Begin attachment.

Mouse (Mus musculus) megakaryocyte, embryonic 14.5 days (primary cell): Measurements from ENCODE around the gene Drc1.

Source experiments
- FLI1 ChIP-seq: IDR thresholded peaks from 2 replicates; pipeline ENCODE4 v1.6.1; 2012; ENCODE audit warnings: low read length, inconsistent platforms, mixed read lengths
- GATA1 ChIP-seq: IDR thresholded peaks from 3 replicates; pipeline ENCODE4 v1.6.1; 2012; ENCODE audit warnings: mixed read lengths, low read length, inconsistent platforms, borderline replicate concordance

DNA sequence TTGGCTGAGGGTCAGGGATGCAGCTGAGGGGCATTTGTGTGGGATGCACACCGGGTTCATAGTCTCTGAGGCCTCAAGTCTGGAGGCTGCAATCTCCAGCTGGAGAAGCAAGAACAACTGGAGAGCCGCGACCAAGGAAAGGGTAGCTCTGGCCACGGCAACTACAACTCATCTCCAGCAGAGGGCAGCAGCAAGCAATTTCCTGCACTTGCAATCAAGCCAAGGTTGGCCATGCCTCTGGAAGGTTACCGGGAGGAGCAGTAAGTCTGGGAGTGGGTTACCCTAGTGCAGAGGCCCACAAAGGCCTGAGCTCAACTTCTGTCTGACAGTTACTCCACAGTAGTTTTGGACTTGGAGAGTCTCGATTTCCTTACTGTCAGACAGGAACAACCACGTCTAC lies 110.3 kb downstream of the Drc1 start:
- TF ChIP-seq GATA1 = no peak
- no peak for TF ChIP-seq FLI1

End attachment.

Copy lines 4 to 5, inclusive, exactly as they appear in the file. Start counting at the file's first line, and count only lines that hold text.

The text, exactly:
- GATA1 ChIP-seq: IDR thresholded peaks from 3 replicates; pipeline ENCODE4 v1.6.1; 2012; ENCODE audit warnings: mixed read lengths, low read length, inconsistent platforms, borderline replicate concordance

DNA sequence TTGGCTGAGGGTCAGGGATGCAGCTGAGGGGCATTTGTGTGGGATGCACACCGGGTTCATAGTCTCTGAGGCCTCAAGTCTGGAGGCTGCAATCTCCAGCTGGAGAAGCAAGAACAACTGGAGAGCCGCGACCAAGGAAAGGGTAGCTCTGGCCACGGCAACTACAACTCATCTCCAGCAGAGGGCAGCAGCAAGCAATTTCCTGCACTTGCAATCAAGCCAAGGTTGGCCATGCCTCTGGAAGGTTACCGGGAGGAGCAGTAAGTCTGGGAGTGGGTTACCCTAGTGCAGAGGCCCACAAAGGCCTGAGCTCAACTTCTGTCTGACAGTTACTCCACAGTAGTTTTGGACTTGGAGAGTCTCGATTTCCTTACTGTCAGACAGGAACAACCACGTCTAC lies 110.3 kb downstream of the Drc1 start: